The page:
Other Allens included the inventor of cowardice, a Jewish Indian tribe and a strange relative who thought he was a 500 pound block of ice. Later in the show Kelly encounters Woody at part of his residence - a double decker British bus parked on 44th street. He explains to Gene that his kitchen is on Staten Island and his bedroom is in a sleazy Times Square hotel.

When Gene asks Woody if he ever feels that he's a bit unusual, Woody replies, "Yes, that's what kept me out of the Army. They wrote on my induction form 'This boy is a little unusual. Don't let him fight for our country.'"

Just before the big musical finale, the British singer Tommy Steele finds Woody playing a grand piano on the sidewalk in front of the Plaza hotel on 59th Street. Atop the piano is Yetta, a stunning blonde. Steele asks Woody, "How do you get a grand piano on a 59th Street sidewalk?" "You rent one," replies the tuxedo clad comedian.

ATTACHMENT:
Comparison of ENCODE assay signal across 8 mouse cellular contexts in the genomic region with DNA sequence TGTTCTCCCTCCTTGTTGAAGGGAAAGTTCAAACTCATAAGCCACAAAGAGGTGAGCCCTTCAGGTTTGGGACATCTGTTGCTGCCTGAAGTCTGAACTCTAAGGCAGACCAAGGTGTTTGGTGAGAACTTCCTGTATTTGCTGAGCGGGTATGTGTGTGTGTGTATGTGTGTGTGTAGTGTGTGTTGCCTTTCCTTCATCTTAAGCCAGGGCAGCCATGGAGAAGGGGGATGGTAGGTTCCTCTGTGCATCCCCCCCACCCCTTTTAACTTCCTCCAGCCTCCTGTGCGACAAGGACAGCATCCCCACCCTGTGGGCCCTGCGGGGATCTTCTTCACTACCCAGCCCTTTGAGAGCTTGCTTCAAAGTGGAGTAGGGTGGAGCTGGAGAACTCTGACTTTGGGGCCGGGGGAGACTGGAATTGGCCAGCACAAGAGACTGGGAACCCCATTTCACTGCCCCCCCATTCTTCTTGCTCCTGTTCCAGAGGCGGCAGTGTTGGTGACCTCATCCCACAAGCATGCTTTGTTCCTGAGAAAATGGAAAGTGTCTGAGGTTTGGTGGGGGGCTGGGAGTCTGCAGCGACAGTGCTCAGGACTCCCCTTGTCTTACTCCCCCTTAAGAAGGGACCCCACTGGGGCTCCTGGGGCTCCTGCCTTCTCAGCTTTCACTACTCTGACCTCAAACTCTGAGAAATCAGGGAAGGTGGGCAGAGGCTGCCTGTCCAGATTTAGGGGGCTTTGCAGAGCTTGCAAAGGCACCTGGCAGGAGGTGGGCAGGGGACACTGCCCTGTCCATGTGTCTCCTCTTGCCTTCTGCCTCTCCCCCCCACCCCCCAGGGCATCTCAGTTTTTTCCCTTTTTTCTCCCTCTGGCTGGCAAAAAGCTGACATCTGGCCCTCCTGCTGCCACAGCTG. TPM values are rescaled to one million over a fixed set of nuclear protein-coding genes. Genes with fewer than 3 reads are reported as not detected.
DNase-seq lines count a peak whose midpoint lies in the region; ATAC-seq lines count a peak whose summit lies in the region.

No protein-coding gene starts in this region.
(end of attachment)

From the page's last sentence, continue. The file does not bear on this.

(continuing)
Woody gets his own special the show that was never broadcast - and why.


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Woody Allen

Woody Allen on the
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in 1965

Woody Allen - Part One
Woody Allen's TV Shows - Part Two
Woody Allen on TV - Part Three